I spent the morning with Xiaoxin Chen, CFO of Oak Pacific Interactive, one of the largest interactive networks in China. Mindblowing discussion about the Internet in China, the explosion of wireless, file sharing, consumer willingness to buy online, Google, Baidu, and his hot company — one of the top ten in terms of traffic with 30 million visits per day and about 15 million registered visitors.
Mop.com — which translates into “cat rushing forward” — is primarily a site aimed at the younger market. This is a MySpace type of model for China. All Ajaxy and Web 2.0-ish but more.
You register and basically get your own place, your social network, your file sharing network, etc. This is where the two viral sensations of China — the guys in Yao Ming shirts lip synching (who have since been signed to corporate sponsorships) — got their start before they viralled over to Youtube.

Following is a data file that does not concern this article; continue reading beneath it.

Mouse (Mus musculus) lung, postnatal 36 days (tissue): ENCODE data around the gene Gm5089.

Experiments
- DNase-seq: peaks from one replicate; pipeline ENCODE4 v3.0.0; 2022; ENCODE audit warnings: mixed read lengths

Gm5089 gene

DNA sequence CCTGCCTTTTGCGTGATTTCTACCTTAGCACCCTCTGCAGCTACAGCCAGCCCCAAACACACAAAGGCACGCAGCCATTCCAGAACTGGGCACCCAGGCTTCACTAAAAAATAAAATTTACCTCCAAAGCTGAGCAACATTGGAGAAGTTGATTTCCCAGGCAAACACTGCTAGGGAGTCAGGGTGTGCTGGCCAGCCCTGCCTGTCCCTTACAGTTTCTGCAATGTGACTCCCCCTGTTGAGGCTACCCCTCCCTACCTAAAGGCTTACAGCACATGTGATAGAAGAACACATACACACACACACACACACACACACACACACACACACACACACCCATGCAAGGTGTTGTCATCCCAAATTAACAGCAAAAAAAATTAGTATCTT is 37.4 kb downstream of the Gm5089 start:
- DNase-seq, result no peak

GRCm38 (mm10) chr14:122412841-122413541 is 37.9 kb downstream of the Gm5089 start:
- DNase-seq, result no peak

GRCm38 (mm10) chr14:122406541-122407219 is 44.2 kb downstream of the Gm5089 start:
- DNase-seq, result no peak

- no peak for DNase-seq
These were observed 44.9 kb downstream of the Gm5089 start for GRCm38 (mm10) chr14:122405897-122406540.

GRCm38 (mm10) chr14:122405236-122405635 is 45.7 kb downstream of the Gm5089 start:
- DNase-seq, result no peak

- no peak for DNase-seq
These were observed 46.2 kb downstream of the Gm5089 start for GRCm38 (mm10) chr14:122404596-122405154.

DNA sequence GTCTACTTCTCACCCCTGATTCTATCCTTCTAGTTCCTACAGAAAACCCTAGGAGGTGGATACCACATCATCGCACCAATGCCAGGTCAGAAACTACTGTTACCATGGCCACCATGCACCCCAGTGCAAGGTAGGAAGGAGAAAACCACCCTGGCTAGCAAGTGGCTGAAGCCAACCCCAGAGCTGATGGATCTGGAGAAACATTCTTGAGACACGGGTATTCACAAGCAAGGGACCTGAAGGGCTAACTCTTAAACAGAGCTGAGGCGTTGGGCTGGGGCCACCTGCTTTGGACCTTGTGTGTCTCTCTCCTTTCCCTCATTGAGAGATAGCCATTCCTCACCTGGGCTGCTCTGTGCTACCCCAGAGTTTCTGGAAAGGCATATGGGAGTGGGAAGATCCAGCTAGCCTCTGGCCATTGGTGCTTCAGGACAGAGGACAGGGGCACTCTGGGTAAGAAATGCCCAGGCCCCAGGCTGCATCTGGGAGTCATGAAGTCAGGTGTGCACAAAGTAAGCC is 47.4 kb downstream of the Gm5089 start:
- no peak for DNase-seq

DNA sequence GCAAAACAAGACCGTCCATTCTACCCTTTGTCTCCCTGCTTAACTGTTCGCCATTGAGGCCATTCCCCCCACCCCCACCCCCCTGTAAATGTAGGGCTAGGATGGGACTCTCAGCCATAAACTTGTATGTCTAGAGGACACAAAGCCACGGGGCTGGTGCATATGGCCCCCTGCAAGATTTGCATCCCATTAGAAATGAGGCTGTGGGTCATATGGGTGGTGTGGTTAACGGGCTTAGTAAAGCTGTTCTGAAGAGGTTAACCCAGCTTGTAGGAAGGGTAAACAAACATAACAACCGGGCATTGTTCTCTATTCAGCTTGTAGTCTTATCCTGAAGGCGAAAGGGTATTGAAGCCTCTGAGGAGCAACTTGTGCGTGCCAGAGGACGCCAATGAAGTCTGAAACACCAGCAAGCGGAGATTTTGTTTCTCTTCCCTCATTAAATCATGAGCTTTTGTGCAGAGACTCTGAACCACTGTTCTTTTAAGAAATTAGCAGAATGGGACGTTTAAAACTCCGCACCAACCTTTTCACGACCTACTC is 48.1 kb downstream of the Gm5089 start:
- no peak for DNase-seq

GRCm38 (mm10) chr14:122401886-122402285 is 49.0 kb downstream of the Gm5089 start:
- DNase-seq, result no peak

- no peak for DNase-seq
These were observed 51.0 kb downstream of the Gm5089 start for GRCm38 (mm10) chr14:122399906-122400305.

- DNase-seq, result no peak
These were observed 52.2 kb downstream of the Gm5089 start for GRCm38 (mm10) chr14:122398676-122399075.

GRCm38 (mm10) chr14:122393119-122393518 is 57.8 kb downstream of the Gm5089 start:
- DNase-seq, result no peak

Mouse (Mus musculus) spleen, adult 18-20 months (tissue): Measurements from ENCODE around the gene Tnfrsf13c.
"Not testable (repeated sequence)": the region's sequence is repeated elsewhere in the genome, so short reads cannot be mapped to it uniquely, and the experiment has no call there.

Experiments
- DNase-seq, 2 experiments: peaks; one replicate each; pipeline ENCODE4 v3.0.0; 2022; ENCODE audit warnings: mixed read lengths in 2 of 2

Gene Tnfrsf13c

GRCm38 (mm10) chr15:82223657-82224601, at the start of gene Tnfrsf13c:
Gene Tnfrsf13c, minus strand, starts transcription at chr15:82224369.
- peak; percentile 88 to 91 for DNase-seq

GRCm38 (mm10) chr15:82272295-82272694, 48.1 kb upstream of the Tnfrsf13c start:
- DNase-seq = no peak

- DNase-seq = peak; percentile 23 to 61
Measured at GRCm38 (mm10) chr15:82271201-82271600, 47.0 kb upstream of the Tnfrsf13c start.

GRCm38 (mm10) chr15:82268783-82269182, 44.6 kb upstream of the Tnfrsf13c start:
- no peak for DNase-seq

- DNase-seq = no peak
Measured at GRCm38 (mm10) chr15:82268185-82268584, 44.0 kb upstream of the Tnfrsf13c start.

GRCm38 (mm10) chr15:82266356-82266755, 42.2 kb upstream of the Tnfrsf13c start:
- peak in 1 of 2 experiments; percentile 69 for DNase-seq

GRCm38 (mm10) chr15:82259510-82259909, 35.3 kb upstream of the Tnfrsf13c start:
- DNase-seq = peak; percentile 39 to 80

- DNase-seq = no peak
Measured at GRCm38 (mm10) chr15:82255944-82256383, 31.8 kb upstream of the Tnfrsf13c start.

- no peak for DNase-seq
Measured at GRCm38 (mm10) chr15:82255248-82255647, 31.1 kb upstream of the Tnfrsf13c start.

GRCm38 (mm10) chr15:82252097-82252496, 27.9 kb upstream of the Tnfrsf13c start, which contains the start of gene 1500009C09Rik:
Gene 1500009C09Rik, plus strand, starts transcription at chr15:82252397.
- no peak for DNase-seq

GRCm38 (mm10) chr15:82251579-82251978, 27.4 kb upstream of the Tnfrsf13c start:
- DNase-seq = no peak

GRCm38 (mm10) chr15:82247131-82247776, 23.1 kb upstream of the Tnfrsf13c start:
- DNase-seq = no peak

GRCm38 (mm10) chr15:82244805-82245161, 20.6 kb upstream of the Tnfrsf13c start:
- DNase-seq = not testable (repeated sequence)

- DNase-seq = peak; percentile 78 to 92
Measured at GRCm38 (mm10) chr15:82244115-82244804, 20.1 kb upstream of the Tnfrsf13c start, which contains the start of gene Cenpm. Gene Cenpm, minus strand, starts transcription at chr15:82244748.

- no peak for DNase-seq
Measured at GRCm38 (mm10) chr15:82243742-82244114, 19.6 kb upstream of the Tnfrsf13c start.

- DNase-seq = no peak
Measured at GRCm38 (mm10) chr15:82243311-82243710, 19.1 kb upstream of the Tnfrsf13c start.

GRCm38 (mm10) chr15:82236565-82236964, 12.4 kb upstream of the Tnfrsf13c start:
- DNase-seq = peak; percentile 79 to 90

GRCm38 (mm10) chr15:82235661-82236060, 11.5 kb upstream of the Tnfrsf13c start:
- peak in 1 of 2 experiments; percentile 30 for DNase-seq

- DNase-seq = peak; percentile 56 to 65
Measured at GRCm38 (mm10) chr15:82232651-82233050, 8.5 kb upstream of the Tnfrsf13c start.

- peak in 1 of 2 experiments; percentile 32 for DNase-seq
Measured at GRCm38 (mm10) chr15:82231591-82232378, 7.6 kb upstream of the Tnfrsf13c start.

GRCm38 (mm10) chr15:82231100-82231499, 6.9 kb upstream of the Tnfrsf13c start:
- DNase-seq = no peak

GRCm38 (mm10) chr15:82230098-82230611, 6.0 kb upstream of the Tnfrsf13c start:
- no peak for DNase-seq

Mop is a broadband network, and their TV site — itv.mop.com — is total video, from movie trailers to user uploaded content. The model is advertising based — I counted a dozen impressions on the home page, the design is crazed — and there is a premium model where users can buy more space, and services.
Chen, a Stanford MBA, is riding a tiger. An hour with him and you want to move to China and set up shop. This is Wild West stuff, volumes of users and ad dollars that no SOMA or Silicon Alley dot.com could have dreamed of in the late 90s. His partner, the founder, Joseph Chen, a Stanford classmate, sold his first company to Sohu, hung around for a while, left, went optical before that bubble burst, then got back into interactive media with ChinaInteractiveCorp — which is now Oak Pacific Interactive, a network which includes pcast, dudu.com, uume, and DoNews.
I need a month here. Too much to absorb in a week.